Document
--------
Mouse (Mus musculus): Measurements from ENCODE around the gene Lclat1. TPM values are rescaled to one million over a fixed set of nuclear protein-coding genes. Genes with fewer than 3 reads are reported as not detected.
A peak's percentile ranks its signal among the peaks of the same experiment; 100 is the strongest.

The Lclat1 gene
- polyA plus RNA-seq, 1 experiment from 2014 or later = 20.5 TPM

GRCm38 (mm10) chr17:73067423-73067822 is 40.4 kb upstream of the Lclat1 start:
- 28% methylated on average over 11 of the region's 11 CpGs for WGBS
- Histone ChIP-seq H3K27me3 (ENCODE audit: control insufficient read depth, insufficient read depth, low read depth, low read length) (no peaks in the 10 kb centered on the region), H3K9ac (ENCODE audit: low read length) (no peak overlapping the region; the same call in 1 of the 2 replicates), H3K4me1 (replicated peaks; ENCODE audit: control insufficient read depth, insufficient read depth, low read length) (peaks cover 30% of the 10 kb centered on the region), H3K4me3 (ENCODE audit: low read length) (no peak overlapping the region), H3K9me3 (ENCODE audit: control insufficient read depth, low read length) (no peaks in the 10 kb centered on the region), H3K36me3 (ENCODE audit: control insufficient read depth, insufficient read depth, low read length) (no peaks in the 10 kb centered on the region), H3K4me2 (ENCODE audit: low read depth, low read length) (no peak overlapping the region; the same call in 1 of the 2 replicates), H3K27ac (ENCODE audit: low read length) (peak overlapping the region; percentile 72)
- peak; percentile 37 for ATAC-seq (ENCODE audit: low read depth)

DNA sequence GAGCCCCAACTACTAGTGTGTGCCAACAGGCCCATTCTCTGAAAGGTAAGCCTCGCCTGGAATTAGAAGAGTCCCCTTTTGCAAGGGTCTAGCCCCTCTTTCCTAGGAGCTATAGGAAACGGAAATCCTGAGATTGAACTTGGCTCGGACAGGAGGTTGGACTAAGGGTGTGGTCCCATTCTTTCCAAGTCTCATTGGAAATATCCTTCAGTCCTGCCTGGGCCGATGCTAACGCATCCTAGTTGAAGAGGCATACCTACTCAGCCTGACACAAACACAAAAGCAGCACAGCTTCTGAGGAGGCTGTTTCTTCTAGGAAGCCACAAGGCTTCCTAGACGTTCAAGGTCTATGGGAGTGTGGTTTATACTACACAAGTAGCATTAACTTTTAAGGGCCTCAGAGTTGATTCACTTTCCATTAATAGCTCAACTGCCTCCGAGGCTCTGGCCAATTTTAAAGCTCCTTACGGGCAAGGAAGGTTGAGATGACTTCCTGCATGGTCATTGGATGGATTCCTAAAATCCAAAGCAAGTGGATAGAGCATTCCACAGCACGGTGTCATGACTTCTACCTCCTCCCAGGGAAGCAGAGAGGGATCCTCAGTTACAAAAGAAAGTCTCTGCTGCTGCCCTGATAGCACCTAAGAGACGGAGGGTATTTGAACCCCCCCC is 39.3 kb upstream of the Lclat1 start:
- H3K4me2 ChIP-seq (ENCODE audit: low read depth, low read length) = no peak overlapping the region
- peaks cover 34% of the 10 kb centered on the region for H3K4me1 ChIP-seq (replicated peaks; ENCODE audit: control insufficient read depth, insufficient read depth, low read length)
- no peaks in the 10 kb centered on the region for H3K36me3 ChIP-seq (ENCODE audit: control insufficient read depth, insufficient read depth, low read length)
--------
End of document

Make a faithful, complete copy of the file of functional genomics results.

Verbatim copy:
Mouse (Mus musculus): Measurements from ENCODE around the gene Lclat1. TPM values are rescaled to one million over a fixed set of nuclear protein-coding genes. Genes with fewer than 3 reads are reported as not detected.
A peak's percentile ranks its signal among the peaks of the same experiment; 100 is the strongest.

The Lclat1 gene
- polyA plus RNA-seq, 1 experiment from 2014 or later = 20.5 TPM

GRCm38 (mm10) chr17:73067423-73067822 is 40.4 kb upstream of the Lclat1 start:
- 28% methylated on average over 11 of the region's 11 CpGs for WGBS
- Histone ChIP-seq H3K27me3 (ENCODE audit: control insufficient read depth, insufficient read depth, low read depth, low read length) (no peaks in the 10 kb centered on the region), H3K9ac (ENCODE audit: low read length) (no peak overlapping the region; the same call in 1 of the 2 replicates), H3K4me1 (replicated peaks; ENCODE audit: control insufficient read depth, insufficient read depth, low read length) (peaks cover 30% of the 10 kb centered on the region), H3K4me3 (ENCODE audit: low read length) (no peak overlapping the region), H3K9me3 (ENCODE audit: control insufficient read depth, low read length) (no peaks in the 10 kb centered on the region), H3K36me3 (ENCODE audit: control insufficient read depth, insufficient read depth, low read length) (no peaks in the 10 kb centered on the region), H3K4me2 (ENCODE audit: low read depth, low read length) (no peak overlapping the region; the same call in 1 of the 2 replicates), H3K27ac (ENCODE audit: low read length) (peak overlapping the region; percentile 72)
- peak; percentile 37 for ATAC-seq (ENCODE audit: low read depth)

DNA sequence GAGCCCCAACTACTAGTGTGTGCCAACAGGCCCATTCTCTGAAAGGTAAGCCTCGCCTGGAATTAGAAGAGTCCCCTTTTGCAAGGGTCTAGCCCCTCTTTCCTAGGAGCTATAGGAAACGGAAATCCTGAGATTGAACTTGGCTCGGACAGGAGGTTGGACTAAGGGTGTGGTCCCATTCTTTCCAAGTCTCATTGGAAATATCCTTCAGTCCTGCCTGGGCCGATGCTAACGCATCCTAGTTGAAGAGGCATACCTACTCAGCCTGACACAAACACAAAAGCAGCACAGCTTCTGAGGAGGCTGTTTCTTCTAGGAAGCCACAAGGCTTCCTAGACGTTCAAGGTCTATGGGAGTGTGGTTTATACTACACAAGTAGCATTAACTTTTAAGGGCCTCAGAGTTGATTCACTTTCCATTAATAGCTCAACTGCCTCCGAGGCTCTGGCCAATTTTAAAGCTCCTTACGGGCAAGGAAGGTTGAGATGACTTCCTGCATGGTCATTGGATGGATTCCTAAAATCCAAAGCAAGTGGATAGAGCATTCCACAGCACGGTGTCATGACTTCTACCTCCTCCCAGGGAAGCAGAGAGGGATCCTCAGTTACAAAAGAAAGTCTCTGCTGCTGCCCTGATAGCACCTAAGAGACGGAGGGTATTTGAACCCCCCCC is 39.3 kb upstream of the Lclat1 start:
- H3K4me2 ChIP-seq (ENCODE audit: low read depth, low read length) = no peak overlapping the region
- peaks cover 34% of the 10 kb centered on the region for H3K4me1 ChIP-seq (replicated peaks; ENCODE audit: control insufficient read depth, insufficient read depth, low read length)
- no peaks in the 10 kb centered on the region for H3K36me3 ChIP-seq (ENCODE audit: control insufficient read depth, insufficient read depth, low read length)